Officers need to remember that, under Terry, a detention is lawful under the Fourth Amendment only where behavior gives rise to “reasonable suspicion” that “criminal activity may be afoot.” Terry does not authorize detention where behavior is only “suspicious.” Behavior that is merely suspicious because it is unusual, may certainly be grounds for a “consensual encounter” by law enforcement, but more than that is constitutionally required to lawfully detain someone against their will. Most auditors are trained on where to stand and what to say such that it is probably the exception where their behavior provides articulable evidence of “criminal” activity.
But where auditors do file litigation and are successful, what are the payouts? In 2018, a Colorado Springs auditor received a $41,000 settlement after being detained for refusing to identify when officers observed him filming their police facility.
Also in 2018, the City of Manchester, NH, agreed to pay a settlement of $275,000 to a man who was arrested for recording his conversation with officers, without their consent, while speaking to them at his home over an animal complaint.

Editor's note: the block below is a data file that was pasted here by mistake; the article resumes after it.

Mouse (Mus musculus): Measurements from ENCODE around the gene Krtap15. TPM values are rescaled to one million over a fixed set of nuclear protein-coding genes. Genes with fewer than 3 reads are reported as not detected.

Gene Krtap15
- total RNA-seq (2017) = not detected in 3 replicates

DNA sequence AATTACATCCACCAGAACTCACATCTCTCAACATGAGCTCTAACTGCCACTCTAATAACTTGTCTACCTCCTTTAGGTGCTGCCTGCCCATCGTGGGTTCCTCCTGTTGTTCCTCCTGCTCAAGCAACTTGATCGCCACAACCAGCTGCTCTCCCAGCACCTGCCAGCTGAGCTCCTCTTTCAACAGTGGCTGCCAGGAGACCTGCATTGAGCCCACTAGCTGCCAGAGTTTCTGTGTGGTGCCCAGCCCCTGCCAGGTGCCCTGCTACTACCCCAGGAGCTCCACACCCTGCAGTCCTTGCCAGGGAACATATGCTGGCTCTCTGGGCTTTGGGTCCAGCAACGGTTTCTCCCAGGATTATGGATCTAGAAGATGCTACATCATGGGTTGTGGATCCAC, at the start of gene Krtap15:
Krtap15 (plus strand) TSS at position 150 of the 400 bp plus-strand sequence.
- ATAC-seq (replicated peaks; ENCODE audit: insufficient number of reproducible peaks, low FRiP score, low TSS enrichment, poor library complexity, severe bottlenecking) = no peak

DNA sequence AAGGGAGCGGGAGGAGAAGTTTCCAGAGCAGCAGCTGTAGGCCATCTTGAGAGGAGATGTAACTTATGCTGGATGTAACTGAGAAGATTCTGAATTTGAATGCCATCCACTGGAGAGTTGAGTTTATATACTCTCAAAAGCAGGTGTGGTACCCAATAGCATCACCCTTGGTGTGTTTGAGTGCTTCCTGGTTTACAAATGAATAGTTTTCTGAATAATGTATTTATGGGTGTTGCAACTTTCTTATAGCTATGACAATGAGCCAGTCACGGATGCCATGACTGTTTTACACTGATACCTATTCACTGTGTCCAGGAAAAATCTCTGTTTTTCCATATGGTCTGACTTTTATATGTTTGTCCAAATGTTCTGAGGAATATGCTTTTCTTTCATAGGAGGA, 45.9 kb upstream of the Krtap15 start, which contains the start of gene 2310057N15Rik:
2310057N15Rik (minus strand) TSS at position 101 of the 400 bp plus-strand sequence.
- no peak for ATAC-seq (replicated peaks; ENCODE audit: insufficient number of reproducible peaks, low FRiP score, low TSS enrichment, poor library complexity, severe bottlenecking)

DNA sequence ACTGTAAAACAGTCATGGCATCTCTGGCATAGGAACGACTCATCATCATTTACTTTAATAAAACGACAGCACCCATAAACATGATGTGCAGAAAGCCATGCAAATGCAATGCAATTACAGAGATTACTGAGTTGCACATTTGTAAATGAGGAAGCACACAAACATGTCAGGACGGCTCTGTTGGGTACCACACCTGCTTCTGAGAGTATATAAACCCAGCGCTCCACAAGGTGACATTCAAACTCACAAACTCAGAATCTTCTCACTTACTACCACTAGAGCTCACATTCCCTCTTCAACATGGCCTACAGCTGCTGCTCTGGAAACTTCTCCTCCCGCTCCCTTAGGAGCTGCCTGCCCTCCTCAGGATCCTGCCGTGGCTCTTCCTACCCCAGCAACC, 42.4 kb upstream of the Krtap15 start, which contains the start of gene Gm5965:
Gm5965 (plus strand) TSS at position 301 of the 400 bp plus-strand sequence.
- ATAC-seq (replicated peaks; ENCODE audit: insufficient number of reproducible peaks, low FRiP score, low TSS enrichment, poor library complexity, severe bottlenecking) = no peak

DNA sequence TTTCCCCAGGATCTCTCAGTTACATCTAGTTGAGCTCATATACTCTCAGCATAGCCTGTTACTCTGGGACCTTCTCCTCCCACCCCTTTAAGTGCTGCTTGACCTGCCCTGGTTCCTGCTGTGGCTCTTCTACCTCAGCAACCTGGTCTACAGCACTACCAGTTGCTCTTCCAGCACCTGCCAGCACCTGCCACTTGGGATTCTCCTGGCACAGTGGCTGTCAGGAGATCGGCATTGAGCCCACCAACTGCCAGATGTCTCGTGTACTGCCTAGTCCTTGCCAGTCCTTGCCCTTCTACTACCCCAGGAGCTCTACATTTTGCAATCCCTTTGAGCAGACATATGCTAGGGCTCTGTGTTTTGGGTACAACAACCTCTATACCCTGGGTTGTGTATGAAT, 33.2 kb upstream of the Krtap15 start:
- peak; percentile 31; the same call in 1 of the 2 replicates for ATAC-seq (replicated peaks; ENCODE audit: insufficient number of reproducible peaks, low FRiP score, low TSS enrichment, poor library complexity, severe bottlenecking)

Do not lose sight of the fact that civil rights attorneys are being attracted to these cases for two reasons: 1) “low-hanging fruit,” i.e., usually clearly unlawful detentions, all caught on video, with officers sometimes making gratuitous comments out of frustration they almost instantly regret; and 2) attorneys’ fees. There have been countless civil rights cases over the years where the attorneys’ fees awarded to plaintiffs’ counsel under 42 U.S.C. § 1988 far exceeded what the client received by way of jury verdict or settlement.
The number of First Amendment audits and new auditors is increasing, not decreasing. It behooves all agencies to train their officers about the goals of these auditors, the tactics they use, and, most importantly, the legal principles under the First and Fourth Amendments by which the officers’ response will be measured in court should litigation be filed.